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The tropics is region of the Earth in which the Sun could be directly overhead. What is the corresponding region for the Moon? Is it the same or slightly larger?

I live in the UK and hence have to travel quite far to see the Sun directly overhead. If I am content to see the Moon directly overhead, would my trip be much shorter?

My experience suggests so. Once long ago, I travelled to India without flying. I "saw" the Moon directly overhead while in Iran and hence not yet in the Tropics. However, I had no way to accurately measure this and I may have mistaken the usually high (for me) Moon for being exactly overhead.

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  • $\begingroup$ I originally read this question title to mean "where on the moon can the Sun be directly overhead". $\endgroup$ – barrycarter Aug 5 '18 at 16:39
  • $\begingroup$ Not my question but it would also be interesting. A rather long trip to go to see it though. I was not sure of the correct term for what I wanted hence the quotation marks which were intended to indicate that it was only my guess of the appropriate term. $\endgroup$ – badjohn Aug 5 '18 at 16:49
  • $\begingroup$ Verne put the giant cannon of From the Earth to the Moon south of the 28th parallel so it could be vertical. $\endgroup$ – Mike G Aug 5 '18 at 18:34
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The orbital inclination of the Moon is 5.1°, which means it can be that amount above or below the ecliptic. That means it can theoretically reach a declination of 23.4° + 5.1° = 28.5° (North and South), so Chabahar, in the south of Iran, lying 25° North of the equator, is within the "lunar tropics".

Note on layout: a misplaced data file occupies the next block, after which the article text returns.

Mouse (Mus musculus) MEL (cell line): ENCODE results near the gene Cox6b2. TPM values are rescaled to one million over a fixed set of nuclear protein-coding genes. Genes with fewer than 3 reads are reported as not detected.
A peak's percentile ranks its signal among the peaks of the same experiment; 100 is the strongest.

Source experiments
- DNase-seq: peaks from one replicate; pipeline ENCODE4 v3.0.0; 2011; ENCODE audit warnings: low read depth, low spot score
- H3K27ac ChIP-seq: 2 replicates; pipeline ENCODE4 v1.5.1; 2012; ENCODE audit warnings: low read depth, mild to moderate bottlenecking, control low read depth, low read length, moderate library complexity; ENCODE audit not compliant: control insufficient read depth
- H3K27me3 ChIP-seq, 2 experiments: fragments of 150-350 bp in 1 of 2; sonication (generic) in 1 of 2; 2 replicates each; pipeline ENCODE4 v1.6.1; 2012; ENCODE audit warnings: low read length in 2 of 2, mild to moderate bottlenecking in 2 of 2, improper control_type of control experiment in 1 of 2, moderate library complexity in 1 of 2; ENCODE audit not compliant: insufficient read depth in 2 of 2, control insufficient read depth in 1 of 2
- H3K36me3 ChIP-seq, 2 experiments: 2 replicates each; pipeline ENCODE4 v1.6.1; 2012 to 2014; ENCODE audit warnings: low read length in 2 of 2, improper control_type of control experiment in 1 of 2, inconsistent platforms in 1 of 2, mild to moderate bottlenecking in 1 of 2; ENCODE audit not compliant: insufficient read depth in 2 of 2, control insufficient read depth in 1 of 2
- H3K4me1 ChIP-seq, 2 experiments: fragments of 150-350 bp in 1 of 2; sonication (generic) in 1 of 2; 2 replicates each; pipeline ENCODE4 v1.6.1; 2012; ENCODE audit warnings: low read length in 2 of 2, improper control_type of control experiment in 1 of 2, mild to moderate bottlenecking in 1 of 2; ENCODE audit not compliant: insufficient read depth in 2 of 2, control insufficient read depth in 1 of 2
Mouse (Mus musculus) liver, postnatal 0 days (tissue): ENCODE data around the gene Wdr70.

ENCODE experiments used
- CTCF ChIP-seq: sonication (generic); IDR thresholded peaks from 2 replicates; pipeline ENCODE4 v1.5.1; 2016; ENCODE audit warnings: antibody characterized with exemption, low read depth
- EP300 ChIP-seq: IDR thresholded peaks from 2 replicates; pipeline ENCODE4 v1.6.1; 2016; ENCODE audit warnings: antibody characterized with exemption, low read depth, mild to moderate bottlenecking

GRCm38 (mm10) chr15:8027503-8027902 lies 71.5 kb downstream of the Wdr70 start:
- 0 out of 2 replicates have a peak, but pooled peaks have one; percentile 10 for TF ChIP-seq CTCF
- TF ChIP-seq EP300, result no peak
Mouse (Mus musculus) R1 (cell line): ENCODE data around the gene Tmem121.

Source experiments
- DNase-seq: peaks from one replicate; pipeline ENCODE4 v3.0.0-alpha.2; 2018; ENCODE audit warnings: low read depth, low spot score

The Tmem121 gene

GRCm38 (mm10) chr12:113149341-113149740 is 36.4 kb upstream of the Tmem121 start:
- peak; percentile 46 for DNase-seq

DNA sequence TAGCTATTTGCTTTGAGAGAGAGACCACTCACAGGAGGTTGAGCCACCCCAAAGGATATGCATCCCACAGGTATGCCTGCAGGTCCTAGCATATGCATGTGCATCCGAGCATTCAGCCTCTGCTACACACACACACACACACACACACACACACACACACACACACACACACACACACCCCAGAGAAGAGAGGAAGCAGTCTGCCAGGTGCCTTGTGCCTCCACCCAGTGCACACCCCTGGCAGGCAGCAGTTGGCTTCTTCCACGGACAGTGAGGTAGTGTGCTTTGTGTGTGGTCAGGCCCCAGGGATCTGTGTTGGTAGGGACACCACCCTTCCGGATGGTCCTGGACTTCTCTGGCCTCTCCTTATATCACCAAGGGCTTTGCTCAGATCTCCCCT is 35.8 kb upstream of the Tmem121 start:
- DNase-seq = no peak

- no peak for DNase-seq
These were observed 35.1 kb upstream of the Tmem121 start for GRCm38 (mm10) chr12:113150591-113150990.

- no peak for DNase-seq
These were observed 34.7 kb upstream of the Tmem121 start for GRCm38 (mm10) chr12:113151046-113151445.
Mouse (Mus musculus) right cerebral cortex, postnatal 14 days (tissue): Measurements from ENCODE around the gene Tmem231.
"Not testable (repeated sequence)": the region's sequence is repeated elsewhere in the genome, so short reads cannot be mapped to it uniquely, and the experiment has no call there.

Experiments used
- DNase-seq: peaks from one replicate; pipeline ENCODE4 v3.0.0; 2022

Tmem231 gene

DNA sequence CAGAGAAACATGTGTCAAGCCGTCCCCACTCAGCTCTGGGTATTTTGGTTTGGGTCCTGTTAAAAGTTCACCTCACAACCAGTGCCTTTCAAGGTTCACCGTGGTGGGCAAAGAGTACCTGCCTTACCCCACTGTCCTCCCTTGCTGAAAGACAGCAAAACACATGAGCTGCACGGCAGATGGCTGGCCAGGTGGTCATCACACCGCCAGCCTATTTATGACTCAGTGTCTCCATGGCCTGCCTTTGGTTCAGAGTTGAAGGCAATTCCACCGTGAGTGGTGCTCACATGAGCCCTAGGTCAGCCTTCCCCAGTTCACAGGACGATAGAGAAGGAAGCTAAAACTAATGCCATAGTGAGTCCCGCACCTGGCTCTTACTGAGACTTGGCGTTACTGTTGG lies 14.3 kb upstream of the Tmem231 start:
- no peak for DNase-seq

This will not happen every month or even year; sometimes, the orbital inclination of the Moon (around the Earth) and the Earth (around the Sun) cancel out and the maximum declination will be 23.4° - 5.1° = 18.3°. This is a minor lunar standstill. One could say that at that moment, the "lunar tropics" are smaller than the "solar tropics". The last minor lunar standstill happened in October 2015; we're slowly moving towards a major standstill which will occur in April 2025.

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  • $\begingroup$ I did not go to the very south of Iran. As well as Tehran, I went to Isfahan (32°38′N 51°39′E) and Zahedan (29°29′N 60°51′E). So, it seems that I cannot have seen the Moon directly overhead but I might have been lucky and seen it close. The time that I saw this "high moon" was during a rest stop on the bus trip between those cities, I guess that the road may have dipped skightly south but probably not. Certainly, it was much higher than I ever see it here in the UK. $\endgroup$ – badjohn Aug 5 '18 at 10:54
  • $\begingroup$ I saw the term "lunar standstill" first only just now while researching this question. I'll read up on it. $\endgroup$ – badjohn Aug 5 '18 at 10:55
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    $\begingroup$ After some reading, it seems that I was mistaken. My trip was not near a major standstill, it 5.5 years before one. So, the Moon was maybe much higher than I was used to but not directly overhead. $\endgroup$ – badjohn Aug 5 '18 at 19:57

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